Although Wetzel spoke with us in 2008, he clammed up this year and declined to comment. The attorney who filed his Chapter 7 bankruptcy case did not return calls.
Last year, James Meredith, 77, of San Marcos, who has lost $90,000 in Maxxum, sued Wetzel in superior court, charging breach of fiduciary duty and contract, negligent misrepresentation, making untrue statements of materials facts, fraud, and several other offenses.
Wetzel originally hired a defense lawyer. That didn’t last because Wetzel didn’t pay him, says Eric Benink, Meredith’s first attorney. Wetzel “pleaded poverty from the get-go,” says Benink. For a while, Wetzel tried to defend himself, but then he stopped showing up for hearings. “The judge got fed up and allowed us to take default,” says Benink. Then, in September of this year, Wetzel and his wife Kimberly filed for Chapter 7 liquidation bankruptcy.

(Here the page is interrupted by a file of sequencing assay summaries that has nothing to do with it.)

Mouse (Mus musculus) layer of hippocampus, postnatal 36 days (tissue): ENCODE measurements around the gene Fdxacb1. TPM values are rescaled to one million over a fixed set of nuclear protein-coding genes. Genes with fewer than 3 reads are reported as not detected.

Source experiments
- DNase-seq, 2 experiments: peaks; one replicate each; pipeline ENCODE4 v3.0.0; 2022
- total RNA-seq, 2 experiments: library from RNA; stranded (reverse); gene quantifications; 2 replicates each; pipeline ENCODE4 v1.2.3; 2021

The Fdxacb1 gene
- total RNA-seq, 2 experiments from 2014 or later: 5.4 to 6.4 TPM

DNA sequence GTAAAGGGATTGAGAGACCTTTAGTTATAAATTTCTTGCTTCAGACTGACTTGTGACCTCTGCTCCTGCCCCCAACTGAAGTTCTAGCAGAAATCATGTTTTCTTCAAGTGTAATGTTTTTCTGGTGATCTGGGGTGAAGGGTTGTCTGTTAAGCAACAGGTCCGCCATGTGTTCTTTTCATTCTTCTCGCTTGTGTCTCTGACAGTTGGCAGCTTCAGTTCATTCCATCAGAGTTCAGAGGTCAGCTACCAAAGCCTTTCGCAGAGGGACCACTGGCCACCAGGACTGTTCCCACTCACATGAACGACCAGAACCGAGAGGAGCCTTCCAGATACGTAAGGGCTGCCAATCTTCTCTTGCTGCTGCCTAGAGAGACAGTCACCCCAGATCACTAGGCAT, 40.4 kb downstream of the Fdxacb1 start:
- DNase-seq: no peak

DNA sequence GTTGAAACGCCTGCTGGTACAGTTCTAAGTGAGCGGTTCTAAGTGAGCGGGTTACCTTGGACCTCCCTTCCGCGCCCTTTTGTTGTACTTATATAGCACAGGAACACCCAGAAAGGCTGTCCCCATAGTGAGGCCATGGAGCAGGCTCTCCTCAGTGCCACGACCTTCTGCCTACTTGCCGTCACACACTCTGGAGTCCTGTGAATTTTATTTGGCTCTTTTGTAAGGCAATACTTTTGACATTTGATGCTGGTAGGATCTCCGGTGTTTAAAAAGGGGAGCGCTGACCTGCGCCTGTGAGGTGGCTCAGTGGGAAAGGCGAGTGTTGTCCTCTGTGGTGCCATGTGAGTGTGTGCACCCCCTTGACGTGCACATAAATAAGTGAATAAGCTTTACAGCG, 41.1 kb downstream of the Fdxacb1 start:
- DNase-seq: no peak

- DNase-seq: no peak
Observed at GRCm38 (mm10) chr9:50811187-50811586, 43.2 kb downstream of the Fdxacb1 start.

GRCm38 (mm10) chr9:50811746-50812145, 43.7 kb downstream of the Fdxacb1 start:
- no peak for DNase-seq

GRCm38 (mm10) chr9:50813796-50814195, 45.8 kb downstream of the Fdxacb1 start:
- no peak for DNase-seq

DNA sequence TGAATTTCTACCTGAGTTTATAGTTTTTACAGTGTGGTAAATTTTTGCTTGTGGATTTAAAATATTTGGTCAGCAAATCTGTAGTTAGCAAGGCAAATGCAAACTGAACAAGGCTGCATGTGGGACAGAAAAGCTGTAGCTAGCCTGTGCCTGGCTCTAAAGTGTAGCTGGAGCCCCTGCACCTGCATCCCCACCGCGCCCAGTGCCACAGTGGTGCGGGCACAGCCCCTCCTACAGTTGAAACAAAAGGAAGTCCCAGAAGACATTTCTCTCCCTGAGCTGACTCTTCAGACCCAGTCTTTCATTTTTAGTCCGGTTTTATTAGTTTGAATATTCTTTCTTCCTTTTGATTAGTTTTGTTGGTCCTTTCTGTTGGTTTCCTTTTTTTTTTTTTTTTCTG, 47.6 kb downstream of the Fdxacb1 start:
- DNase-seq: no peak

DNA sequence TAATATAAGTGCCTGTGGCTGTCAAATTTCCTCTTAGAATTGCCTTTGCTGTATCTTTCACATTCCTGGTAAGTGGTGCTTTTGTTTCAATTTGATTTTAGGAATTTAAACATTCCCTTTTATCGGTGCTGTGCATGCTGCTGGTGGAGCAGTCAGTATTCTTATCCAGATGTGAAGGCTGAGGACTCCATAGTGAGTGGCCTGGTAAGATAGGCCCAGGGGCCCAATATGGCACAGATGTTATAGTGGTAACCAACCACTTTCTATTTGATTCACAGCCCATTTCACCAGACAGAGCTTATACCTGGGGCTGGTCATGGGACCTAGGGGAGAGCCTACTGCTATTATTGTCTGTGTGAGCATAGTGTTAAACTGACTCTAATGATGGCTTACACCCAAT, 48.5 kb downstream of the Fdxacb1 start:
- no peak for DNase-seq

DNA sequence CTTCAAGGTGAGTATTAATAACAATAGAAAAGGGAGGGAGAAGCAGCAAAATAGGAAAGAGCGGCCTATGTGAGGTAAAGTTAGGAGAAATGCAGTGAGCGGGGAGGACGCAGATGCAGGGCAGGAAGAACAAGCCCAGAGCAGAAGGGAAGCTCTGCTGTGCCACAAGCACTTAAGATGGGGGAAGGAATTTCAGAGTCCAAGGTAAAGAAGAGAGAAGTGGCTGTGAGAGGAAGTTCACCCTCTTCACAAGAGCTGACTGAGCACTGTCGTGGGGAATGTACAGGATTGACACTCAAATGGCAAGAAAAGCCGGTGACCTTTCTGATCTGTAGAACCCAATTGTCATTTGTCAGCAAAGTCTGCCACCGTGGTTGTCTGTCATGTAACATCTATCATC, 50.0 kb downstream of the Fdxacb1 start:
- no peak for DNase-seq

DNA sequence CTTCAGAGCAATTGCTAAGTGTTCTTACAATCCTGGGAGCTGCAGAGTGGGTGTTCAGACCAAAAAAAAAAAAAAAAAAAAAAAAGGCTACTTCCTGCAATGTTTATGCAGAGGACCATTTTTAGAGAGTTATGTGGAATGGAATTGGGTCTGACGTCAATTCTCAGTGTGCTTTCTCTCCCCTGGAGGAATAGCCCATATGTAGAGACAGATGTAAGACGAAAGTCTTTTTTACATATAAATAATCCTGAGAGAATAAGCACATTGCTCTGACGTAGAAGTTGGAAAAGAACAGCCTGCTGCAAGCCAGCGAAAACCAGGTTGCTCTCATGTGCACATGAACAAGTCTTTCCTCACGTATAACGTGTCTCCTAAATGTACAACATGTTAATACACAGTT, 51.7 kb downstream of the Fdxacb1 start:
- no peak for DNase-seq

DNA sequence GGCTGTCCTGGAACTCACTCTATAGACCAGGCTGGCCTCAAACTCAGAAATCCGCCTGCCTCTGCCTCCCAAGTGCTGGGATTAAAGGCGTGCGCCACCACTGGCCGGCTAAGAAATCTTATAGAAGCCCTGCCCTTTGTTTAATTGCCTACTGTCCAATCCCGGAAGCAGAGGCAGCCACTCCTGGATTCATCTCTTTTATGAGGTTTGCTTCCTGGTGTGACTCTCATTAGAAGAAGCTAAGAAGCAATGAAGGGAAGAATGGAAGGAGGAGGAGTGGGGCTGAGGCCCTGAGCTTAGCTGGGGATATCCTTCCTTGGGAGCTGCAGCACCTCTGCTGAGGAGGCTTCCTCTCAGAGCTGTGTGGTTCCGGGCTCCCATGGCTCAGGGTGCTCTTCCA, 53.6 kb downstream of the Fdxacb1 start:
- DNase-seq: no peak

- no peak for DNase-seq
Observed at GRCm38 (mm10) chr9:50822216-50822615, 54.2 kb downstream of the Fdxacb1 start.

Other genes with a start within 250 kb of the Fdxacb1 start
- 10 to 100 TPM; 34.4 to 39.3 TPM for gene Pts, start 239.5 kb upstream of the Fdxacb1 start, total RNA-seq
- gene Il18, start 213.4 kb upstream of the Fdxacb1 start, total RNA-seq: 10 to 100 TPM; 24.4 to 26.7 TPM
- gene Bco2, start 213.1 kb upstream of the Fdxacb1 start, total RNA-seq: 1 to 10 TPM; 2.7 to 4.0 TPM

Meredith says that in the course of negotiations, Wetzel offered to hand over a one-acre lot in Palm Desert that was supposedly worth $60,000 in lieu of satisfying the debt. But Meredith checked out comparables, decided it was worth only $30,000, and rejected the offer. The land actually belonged to one of Wetzel’s investors, according to Meredith. Wetzel “was really squirming,” he says.
Meredith has hired a new attorney, Jonathan Beck of Vista. He has filed an objection to the Wetzels’ bankruptcy wiping away the money owed Meredith. Beck also made fraud charges similar to the ones Benink made in his suit, which was stayed by the bankruptcy. Beck wants to subpoena Wetzel’s bank “to see what went in and what went out. Was [Wetzel] writing checks to himself? I want to know if Sanders got my client’s money,” says Beck. If the mayor got his money within a certain period before the bankruptcy filing, it may be considered a “preferential transfer” and have to be returned to the court.